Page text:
I have been staring at the leggings for a week or so as they sat on my desk. I was feeling horrible about wearing them. I don’t have the body to wear these things! But they look so warm! I couldn’t take it anymore. The feeling of being cold was making me miserable so finally, I grabbed them and slide into them.
Oh. My. Soul! They felt so soft and they were so warm… And I look good in them. Like for a moment I felt like a model ready to strut my fluffy body with a Hey! That’s right! Girl likes nice in her leggings! Don’t hate!
When I snapped back into my shell (and reality because for real, I am not a model!) the thought of modesty came to me. Are leggings modest?
Now, before we pick sides of the argument or destroy your relationships because of your convictions and fight till the death over leggings, let me tell you a story.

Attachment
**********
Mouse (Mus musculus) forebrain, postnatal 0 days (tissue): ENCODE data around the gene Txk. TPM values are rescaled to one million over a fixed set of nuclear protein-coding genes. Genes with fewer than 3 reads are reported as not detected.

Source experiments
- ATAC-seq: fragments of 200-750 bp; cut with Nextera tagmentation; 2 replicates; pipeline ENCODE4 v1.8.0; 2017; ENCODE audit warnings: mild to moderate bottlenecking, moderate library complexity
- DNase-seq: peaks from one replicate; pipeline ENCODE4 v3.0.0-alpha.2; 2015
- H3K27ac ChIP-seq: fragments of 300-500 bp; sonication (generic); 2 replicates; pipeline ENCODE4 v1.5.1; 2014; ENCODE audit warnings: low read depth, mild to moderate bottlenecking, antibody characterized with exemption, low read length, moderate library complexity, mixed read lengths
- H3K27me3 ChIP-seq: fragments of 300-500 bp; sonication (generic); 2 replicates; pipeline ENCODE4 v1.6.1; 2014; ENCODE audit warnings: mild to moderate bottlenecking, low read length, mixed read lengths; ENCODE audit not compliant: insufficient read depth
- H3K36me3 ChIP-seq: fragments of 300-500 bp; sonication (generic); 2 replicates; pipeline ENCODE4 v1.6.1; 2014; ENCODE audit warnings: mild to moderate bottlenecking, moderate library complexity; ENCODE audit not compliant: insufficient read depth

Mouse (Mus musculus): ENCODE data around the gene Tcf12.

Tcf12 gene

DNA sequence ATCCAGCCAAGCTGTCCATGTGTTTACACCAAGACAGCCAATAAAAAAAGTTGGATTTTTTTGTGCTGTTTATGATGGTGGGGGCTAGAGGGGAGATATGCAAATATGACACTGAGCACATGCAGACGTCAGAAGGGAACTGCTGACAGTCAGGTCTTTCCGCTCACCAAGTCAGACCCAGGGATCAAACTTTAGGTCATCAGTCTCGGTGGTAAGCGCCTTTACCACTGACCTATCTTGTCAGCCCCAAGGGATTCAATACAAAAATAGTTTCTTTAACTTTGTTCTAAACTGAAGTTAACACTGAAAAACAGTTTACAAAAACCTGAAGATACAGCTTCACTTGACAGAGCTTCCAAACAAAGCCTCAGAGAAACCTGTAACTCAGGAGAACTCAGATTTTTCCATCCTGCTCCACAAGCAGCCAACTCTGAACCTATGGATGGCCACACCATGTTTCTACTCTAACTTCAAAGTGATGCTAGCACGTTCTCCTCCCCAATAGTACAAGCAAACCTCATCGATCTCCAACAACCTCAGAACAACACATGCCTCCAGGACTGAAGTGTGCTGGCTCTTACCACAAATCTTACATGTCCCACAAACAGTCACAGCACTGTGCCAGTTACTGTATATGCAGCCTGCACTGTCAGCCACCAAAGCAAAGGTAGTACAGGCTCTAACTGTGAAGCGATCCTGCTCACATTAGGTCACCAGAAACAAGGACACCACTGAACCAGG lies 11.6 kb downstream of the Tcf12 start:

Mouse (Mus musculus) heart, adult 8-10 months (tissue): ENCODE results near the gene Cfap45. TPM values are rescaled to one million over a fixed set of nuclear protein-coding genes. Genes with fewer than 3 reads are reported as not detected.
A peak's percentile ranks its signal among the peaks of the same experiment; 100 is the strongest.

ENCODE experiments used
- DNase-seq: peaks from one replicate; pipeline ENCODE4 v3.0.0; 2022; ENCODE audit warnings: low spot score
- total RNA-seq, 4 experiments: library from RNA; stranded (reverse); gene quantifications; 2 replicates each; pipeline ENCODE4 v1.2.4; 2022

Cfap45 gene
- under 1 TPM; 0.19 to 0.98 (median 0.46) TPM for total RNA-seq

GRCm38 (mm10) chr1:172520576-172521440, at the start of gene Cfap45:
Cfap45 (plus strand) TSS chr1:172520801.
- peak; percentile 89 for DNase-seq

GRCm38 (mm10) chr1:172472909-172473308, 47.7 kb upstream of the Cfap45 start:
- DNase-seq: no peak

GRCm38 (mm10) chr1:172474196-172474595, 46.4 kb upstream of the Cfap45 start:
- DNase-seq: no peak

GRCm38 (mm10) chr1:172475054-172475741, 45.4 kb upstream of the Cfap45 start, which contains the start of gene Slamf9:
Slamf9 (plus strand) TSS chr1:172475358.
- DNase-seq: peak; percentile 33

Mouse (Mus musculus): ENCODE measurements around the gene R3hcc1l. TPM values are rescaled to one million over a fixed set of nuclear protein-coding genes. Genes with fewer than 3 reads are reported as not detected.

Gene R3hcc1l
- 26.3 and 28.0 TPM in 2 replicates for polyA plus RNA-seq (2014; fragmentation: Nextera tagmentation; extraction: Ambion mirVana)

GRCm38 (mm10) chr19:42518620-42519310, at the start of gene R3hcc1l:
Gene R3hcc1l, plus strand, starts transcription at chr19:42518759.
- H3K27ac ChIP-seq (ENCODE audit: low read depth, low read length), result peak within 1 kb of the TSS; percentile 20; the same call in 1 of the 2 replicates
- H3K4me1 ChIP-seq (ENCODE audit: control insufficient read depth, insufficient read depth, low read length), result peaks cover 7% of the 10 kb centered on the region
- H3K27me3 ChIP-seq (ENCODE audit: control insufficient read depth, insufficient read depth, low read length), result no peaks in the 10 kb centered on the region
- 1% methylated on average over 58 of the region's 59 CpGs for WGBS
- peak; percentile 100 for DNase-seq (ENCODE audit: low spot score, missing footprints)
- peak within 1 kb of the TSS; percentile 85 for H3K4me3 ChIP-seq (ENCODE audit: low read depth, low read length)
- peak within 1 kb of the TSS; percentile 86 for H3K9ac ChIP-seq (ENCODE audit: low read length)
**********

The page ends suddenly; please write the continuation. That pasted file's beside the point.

About 7 years ago, I was in a personal battle about what exactly is modesty. It wasn’t just personal it was also with a few well meaning ladies who didn’t agree with me. Not going there, okay? It’s over and isn’t the main part anyway. I worked in the building material industry since I was 20 years old. Here I am, now in my 30’s and jeans and work boots or tennis shoes were and still are a part of me. Skirt make me uncomfortable and don’t even get me started about pantyhose! I think the devil may have designed them himself as a torture device for fluffy women. Not today, Satan, not these thighs.
Back to the story: so I was really struggling and I was talking to one of my most beloved Sisters in Christ about my issue. I must have been rambling when she turned and looked at me with the most serious and sincere look on her face, she spoke these words that snapped me into reality and I pray I never forget them:
Wendy, this is how I define modesty: Modesty is covering my nakedness.